What do public sector cuts mean for staff development and good practice sharing?

I had a conversation this morning with someone who runs conferences and events aimed at the public sector. This person is very worried about his business because it appears likely that the spending cuts looming will have a dramatic effect on the ability of public organisations to afford to send delegates to conferences and training events.

This led me to wonder if the “unconference” will now come into its own as a mechanism for staff development and best practice sharing among public organisations.
Social Media Unconference, Sheffield 10th February 2010

During the past couple of years, I have been part of a number of really good “unconference”-type events, the most recent being the Social Media in Education Podcamp, held at Doncaster College on June 30th, Self-organised, semi-unstructured events are becoming increasingly popular as vehicles for getting people together, and, in the public sector, there is a growing movement of “GovCamps” and “localgovcamps”.

Basically, unconferences, are self-curated events at which the participants set the agenda at the beginning of the day, and people volunteer to run sessions on their specialist subjects. They might be called unconferences, but could also be called:

  • barcamps; or
  • open spaces
  • To date, they have mainly been organised by enthusiastic individuals, particularly around technology or social media-focused agendas.

    Perhaps it is time for the unconference to move out of the shadows and into the mainstream as a major force in public sector staff development and the sharing of good practice.

    7 thoughts on “What do public sector cuts mean for staff development and good practice sharing?

    1. I agree, I’ve tried the OST model as a way of engaging our students’ union council in broad strategic issues about the Union – it was a great success, especially as the participants felt so involved in the debate and process. My thoughts on my involvement in some “unconference” style events in the past (#wxwm and #mdot) have led me to seek ways of developing them into new arenas. Huge cuts make staff development more important not less, finding cost effective means of delivery is critical.

    2. You have no idea how much I love this idea. I really do loathe going to traditional conferences usually around Finance, Shared Services or Gov IT – rather dry subjects at the best of times!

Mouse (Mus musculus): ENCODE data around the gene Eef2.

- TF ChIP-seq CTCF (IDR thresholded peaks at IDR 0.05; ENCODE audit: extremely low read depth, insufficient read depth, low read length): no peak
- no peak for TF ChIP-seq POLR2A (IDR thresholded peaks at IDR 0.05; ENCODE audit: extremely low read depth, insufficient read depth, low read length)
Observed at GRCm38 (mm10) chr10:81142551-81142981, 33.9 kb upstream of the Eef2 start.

I crave for the unconference.

      But then again, I’m not your ‘normal civil servant’ (if there really is one?). The norm seems to be cautious. Need an agenda, need to know what my staff are doing, how do I know it’s value for money? (as staff will be out the office). What sort of people will be there? Do we need press office clearance? Etc etc.

      I’m not wanting to sound over the top here, but those were just some of the questions I faced when I went to Govcamp and the monthly Teacamps.

      There needs to be a whole mindset change here, and with looming budget cuts, job losses and staff moral in jeopardy these are very uncertain times for staff and managers. Will they be open to such an idea?

      I know I am, but I don’t speak for everyone!

    3. As Heather Brooke says in The Silent State “Other people’s money is remarkably easy to spend.” And, judging by the frequency of the invitations I get as a councillor, some council staff and councillors have been happy to spend it on conferences!

      I stopped going to them years ago when I discovered that hardly anyone ‘confers’; that the expensive ‘key-note’ speakers rarely had anything to say.

      The prices are often outrageous and the venues absurdly plush. Especially, it seems, when discussing topics like homelessness and poverty.

      Of course people do need to come together to exchange ideas and knowledge. And I’m not saying they must meet in a bus shelter and bring sandwiches.

      Nor do I dismiss the skills and hard work of people who organise successful conferences where genuine sharing and learning takes place.

      But there’s a lot of scope to save money. For example, I’ve suggested co-operation between nearby London boroughs – swapping skills and using each other’s often excellent local facilities.

      The conference ‘industry’ is feeling a chill wind? It will quickly rethink its ‘products’. Expect PDFs in your inbox advertising “How To Make Cuts” – a £500 bash in a fancy hotel. The cleverer operators will be reading this blog and offering new-style cut-price events with the words ‘boot’ and ‘camp’ in the title.

    4. NLC have ceased all travel unless it can be sourced from an external funding pot (like there are lots of those around).
      I agree with Alan Stanton – 90% of the conferences/seminars are a waste of time and just a revenue source for the organisers. Then again, that 10% are VERY productive – networking, stealing ideas….you know what I mean.
      My biggest gripe is that nearly all the events are in London. Just had an invite to Britain’s Digital Future, starring Stephen Carter. Great speakers – O2, Google, Lord himself….. The cost is £190, but it’s in London, so double that to include the travel costs.
      Why not Sheffield? Leeds? Manchester? Do they think we don’t have electricity?

      Off for a weekend in Rothbury now…seriously!

    5. Pingback: Affordable Training in an Era of Public Austerity | John Popham's Random Musings

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